By the way, the 8 pound density foam I've used is actually just slightly more dense than a surfboard blank with no mold involved.  I've not used the 16 pound density but here is how they describe the product on their website.  "This 16LB density foam is essentially as hard as a rock, you would need a hammer in order to make any dents in this product. Can be used for sculpting or the casting of objects that require superior toughness and strength."

For your next mold make the cavity oversized so there is room to shape the blank and you can cut the blank in two to add a stringer for rigidity.

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stoneburner's picture
Joined: 12/30/2007

Handiy may not have enough points to respond to our comments...

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Swaylocks Surfboard Design Forum: thoughts & theories ... practical & theoretical

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newschoolblue's picture
Joined: 06/30/2004

Wow.  I have nothing to add.  Just want to say how impressed I am.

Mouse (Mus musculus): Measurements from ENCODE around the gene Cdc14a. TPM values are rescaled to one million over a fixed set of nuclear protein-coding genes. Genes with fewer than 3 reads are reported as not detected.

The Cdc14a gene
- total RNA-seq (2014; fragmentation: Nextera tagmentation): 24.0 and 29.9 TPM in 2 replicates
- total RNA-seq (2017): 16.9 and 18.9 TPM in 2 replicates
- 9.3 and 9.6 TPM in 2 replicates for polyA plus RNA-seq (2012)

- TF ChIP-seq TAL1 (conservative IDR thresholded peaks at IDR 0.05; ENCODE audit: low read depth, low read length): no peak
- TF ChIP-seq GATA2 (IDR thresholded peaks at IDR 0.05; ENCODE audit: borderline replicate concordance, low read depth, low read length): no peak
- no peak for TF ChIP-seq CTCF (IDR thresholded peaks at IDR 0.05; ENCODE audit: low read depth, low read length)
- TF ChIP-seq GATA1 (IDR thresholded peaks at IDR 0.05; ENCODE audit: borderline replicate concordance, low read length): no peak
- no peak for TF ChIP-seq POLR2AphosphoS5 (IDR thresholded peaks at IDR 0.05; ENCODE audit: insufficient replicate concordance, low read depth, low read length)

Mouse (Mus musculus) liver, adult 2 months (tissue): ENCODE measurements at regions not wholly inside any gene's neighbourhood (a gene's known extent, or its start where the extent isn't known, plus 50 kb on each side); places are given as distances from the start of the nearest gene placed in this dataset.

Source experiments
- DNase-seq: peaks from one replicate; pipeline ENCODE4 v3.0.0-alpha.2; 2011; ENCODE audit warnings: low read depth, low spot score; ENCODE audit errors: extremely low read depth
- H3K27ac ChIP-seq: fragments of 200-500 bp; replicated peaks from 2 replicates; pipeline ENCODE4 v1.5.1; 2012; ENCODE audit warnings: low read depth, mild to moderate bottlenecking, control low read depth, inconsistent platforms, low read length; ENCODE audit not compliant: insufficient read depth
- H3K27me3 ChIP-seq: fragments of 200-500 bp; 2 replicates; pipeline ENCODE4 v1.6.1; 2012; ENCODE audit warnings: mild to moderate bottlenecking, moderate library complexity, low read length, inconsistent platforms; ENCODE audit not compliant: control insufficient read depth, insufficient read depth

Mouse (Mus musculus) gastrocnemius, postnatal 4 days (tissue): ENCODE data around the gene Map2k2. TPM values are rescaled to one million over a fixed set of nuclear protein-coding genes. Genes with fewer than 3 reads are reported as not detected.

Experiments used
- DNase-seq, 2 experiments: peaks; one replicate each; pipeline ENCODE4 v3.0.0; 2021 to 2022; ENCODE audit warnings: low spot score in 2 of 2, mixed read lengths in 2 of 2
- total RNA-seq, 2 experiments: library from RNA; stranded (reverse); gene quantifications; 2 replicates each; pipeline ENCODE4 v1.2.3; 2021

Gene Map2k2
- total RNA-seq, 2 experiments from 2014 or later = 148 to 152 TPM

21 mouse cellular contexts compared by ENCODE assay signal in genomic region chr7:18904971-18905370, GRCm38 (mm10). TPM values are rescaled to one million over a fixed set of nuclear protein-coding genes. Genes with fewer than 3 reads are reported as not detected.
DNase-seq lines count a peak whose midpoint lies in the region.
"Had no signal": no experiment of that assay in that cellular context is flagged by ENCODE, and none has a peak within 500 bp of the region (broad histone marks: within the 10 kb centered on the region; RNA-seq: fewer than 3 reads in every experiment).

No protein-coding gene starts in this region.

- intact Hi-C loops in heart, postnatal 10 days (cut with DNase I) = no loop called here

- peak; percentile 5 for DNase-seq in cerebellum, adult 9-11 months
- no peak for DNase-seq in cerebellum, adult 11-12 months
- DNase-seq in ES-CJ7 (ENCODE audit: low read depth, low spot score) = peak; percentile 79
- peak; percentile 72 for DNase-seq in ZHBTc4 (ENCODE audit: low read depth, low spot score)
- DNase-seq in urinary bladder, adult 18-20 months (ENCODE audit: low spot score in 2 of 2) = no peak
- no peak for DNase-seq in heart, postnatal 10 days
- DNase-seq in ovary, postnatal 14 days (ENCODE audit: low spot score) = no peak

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Handiy's picture
Joined: 10/04/2022

Hey everyone, 

Thanks for all the cool replies, 

Indeed the optimal foam mix recipe seems secretive. From what i can find, blank manufacturers are using a high pressure mixing gun to pour the foam into the mold for the best possible mixing, but also for practicality. These high pressure mixing gun machines are way out of my budget and only make sense for large productions.

So I'll probably never be able to acheive the same results as an industrial blank.

However the blanks im making are plenty for my needs. The foam density is evenly spread out throughout the enitre blank without bubbles (by using cooking wax realease paper instead of saran wrap, seems to let the air out). The blanks sands as good as a normal blank. Once i sand the crust off the blank, the texture of the foam is almost identical to a normal Blank. Adding a white pigment to the mix makes the blank almost white. 

The mold weighs around 350 kilos, took 3 days to make, and cost me around 250$ in materials. Once the mold is made,  the process of making the blank is fast, 10 minute prep work, 2 minutes of mixing and pouring, and 10 minutes of curing. I can start shaping it 20 minutes after it is poured. I could technically pop out a blank every 30 minutes. Right now a blank is costing me 40$ instead of $150+ if i import them (I live in a carribean island with high import and tax fees).